There is always the possibility that another OS besides OSX or Linux may blow Microsoft away. It would require a lot of work, but given the number of hobbyist and infant operating systems being developed out there, OS development has clearly begun to extend very well beyond the Windows/OSX/Unix-like dominance triad. Syllable, SkyOS, MenuetOS, and others are all interesting projects that could easily learn from the mistakes of the “mature” operating systems, better exploit newer hardware, lose legacy and compatibility garbage that exponentially contributes to lousy/kludgey designs and system bloat, and merge in all the things that users actually want.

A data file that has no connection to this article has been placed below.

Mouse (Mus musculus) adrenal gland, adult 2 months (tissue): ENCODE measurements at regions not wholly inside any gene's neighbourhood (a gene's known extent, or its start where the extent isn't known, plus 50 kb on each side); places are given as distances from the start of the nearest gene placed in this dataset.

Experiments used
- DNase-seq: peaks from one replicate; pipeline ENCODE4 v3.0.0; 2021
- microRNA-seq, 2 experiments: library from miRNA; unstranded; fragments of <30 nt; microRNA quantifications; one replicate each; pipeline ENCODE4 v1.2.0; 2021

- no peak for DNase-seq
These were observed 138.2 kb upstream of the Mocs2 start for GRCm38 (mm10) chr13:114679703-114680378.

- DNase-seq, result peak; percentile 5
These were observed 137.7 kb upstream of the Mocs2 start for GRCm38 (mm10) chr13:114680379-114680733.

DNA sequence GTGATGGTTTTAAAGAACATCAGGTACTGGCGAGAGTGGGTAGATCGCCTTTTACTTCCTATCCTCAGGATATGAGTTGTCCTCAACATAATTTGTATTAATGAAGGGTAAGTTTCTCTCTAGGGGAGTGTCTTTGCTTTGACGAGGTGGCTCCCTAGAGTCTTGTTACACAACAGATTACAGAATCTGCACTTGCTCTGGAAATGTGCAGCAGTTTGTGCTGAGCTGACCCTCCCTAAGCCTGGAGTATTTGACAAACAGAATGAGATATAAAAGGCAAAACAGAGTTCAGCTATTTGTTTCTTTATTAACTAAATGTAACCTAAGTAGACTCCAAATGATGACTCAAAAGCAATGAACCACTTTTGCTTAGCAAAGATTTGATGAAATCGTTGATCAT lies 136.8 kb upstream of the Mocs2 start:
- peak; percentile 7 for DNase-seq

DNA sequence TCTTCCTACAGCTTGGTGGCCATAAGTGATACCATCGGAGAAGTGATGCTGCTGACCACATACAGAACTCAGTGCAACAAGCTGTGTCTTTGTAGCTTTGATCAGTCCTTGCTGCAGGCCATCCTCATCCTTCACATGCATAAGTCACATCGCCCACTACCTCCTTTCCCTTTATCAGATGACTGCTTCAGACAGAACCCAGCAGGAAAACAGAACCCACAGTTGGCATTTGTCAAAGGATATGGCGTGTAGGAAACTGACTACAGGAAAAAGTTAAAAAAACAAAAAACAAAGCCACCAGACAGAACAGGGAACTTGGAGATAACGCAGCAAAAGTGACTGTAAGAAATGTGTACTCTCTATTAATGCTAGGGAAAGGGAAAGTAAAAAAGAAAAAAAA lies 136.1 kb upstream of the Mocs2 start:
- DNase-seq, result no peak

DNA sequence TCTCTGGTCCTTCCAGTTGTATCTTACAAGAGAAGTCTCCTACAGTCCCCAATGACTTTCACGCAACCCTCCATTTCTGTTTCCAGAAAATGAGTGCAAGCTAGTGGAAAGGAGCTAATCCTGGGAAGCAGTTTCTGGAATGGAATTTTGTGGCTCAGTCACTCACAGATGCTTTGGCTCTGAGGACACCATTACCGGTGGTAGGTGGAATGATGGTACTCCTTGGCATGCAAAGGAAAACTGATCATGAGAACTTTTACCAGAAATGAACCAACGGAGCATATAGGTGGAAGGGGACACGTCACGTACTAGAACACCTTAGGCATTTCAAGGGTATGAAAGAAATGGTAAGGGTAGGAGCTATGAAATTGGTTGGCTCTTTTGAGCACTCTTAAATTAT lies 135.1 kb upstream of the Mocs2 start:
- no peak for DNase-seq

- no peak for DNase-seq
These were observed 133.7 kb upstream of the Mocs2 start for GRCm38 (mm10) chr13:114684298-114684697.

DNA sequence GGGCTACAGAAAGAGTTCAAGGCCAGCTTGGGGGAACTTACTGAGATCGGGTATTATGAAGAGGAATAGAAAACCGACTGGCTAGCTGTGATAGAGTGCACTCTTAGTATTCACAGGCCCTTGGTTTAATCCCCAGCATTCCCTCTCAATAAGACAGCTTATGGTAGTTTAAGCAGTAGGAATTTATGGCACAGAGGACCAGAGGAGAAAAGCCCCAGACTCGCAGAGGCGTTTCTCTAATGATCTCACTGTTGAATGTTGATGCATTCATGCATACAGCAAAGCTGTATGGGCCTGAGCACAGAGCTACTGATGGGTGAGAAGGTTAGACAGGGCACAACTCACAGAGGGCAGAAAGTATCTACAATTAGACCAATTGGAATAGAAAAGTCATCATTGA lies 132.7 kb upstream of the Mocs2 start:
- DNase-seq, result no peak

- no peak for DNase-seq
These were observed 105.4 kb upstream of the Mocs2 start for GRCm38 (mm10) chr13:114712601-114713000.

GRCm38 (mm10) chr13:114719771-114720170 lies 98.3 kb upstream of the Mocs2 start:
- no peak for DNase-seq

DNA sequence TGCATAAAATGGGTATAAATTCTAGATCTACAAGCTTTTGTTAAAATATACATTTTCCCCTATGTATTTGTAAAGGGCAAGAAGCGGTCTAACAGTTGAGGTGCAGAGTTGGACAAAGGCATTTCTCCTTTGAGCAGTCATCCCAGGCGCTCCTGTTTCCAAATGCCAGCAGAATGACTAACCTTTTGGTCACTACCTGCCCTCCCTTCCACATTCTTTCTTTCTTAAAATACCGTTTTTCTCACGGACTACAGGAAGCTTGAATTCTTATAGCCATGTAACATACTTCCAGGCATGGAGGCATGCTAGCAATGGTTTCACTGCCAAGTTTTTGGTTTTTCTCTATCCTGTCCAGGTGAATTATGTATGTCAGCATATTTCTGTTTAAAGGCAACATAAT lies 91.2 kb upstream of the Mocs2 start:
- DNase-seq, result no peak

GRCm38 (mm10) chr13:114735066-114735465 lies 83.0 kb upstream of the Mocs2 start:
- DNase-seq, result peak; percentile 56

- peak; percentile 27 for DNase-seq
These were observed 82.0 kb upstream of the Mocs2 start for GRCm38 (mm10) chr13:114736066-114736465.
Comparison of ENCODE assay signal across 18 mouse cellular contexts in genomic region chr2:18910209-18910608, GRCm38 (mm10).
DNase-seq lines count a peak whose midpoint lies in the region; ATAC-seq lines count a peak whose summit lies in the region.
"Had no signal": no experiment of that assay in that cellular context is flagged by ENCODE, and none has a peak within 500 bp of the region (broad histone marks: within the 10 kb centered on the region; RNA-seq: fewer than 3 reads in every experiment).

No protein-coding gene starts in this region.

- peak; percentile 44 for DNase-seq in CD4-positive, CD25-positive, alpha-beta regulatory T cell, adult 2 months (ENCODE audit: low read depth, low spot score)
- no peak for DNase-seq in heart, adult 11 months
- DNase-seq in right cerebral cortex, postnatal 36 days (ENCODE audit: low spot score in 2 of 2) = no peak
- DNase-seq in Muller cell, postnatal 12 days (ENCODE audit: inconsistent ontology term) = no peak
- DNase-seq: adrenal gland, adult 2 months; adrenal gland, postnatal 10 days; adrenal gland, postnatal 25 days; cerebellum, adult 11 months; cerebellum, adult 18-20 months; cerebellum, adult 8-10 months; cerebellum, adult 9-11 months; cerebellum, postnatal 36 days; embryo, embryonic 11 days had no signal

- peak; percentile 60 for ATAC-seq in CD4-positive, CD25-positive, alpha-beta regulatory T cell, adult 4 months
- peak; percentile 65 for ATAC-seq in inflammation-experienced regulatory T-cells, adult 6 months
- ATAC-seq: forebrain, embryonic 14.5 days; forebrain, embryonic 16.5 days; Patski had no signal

What is it about modern OSes? Windows (before Vista) has the most consistent and easily used overall user experience that I’ve seen so far, where keyboard shortcuts are consistent across programs, stuff generally works the same way (right-clicking brings up a context menu in 95% of apps, for example), and installing software is as simple as double-clicking on a setup.exe file (Linux = spaghetti for the newbie, and what the HELL is up with Mac OS X “disk image” files?! HOW IS *THAT* “EASIER THAN WINDOWS?”), but Windows itself has far too many nit-picky problems, security holes, and glitches. Themes were “tacked on” in Windows, even Vista uses the same “tacked on” structure for themes, requiring that a “Themes” service be running to actually make use of them; they were an afterthought, and are poorly implemented. Sometimes in XP on some systems, hovering over the clock DOES NOT show you the date, and sometimes tooltips for things like tray icons come up *behind* the taskbar instead of in front of it like they’re supposed to. The filesystem drivers are so lousy in their allocation techniques that a Windows filesystem will fragment almost immediately (this is from experience, not a wild Windows-hating assumption, I can take an imaged filesystem, install a service pack on it, and immediately 80% of the OS is now fragmented!)…really, being a Windows user of 15+ years, I’ve got to say that the system locks together nicely, despite its quirks, but if Vista is what I’ll eventually be forced to use, I don’t think so, and the fact that I have to have special tools just to zero out a disk, create disk images, or use an ISO image as if it was a CD becomes more and more frustrating (it was fine ’till Linux spoiled me on that one!) Paying for software sucks pretty bad, too.